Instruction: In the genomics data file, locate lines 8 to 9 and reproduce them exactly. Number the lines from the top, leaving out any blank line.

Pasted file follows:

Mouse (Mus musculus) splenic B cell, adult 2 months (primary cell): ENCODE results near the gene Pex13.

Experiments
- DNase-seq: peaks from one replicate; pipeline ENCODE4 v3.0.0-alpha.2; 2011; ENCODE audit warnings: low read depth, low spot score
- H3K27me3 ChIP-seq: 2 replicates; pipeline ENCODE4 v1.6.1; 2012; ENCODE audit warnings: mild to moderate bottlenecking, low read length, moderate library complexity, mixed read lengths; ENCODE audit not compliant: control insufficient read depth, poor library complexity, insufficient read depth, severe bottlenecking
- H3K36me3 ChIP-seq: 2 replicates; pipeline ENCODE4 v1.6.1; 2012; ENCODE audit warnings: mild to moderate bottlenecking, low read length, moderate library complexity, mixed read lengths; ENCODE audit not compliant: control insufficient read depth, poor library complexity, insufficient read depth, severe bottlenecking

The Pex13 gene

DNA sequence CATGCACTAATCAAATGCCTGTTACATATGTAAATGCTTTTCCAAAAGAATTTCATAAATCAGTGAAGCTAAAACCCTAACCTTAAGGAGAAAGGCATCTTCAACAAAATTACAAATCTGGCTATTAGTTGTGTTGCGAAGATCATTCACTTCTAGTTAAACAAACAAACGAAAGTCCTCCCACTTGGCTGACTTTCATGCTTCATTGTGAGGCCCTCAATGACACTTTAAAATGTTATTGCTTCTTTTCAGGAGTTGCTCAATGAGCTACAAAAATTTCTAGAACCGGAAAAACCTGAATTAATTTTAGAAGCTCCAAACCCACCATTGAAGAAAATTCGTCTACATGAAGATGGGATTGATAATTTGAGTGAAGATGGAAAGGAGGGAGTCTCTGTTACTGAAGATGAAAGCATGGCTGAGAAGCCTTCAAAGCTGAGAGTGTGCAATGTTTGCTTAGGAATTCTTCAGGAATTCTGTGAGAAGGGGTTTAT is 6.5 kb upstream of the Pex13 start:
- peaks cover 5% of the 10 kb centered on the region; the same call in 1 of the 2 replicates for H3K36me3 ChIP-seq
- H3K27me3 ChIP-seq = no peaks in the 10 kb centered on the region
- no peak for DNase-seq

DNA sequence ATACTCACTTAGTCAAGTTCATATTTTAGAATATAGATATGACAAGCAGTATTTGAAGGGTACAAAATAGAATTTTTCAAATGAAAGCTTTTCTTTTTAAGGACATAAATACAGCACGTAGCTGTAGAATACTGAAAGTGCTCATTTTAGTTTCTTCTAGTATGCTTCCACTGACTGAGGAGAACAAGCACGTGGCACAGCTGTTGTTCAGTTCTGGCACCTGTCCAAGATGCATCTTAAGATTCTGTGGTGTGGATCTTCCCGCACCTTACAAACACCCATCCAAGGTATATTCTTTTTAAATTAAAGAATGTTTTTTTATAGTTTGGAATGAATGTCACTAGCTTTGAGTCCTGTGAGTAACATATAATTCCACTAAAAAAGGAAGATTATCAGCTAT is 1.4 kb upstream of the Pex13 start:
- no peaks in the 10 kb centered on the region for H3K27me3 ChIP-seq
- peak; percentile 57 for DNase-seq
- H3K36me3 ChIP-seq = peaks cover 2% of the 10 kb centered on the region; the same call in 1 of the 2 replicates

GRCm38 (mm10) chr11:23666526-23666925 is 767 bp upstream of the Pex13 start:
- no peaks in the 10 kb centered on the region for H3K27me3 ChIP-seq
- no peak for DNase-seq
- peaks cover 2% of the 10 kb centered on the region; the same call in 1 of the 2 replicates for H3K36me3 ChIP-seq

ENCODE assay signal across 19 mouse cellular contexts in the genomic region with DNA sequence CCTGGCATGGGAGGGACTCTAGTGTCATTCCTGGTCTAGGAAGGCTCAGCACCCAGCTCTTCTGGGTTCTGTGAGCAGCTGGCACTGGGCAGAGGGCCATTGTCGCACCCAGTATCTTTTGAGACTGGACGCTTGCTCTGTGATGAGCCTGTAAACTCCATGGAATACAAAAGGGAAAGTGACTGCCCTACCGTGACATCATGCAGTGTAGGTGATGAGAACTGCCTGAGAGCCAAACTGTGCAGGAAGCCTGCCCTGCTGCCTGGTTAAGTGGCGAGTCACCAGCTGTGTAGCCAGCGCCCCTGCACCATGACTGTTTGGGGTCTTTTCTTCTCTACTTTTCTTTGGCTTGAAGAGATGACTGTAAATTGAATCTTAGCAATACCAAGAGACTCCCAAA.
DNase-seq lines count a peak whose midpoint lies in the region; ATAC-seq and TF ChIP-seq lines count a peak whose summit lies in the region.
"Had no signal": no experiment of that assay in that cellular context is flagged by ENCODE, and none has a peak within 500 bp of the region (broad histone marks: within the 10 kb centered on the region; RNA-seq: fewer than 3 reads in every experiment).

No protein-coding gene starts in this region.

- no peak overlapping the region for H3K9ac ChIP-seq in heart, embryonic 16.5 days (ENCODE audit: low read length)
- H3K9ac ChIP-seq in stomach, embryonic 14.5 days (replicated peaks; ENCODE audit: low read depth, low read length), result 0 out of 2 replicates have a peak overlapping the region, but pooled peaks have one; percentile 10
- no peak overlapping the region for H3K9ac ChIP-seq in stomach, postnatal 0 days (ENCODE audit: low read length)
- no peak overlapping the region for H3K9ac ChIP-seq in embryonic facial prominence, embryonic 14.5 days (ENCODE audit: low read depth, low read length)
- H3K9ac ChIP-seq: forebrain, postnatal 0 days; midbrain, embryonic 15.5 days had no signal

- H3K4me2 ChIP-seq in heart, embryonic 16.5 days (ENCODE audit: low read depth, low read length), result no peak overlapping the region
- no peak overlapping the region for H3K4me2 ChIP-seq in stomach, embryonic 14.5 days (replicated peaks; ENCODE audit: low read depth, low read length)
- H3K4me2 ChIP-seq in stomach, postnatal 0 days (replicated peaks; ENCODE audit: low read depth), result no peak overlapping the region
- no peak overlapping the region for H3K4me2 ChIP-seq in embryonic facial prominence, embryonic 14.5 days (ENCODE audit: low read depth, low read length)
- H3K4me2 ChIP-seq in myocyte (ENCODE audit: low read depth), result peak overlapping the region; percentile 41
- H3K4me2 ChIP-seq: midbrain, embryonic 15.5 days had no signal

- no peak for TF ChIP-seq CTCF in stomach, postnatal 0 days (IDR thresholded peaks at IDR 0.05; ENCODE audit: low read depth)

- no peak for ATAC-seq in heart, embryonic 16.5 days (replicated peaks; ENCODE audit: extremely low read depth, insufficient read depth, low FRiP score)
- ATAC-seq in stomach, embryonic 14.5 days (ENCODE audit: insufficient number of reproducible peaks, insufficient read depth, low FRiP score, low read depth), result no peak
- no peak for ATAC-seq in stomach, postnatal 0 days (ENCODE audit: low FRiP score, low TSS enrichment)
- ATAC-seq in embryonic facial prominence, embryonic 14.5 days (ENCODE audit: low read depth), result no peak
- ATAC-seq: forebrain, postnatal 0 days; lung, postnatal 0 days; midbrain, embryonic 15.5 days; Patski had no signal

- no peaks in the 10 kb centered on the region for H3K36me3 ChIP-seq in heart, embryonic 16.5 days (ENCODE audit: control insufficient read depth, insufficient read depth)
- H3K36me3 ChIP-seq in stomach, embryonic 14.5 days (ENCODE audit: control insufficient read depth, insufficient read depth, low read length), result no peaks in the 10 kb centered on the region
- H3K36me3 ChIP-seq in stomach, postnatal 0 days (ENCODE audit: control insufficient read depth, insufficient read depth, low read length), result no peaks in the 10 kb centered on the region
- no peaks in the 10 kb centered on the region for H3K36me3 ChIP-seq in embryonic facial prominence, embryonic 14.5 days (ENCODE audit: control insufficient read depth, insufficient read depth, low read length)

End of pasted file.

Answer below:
- peaks cover 5% of the 10 kb centered on the region; the same call in 1 of the 2 replicates for H3K36me3 ChIP-seq
- H3K27me3 ChIP-seq = no peaks in the 10 kb centered on the region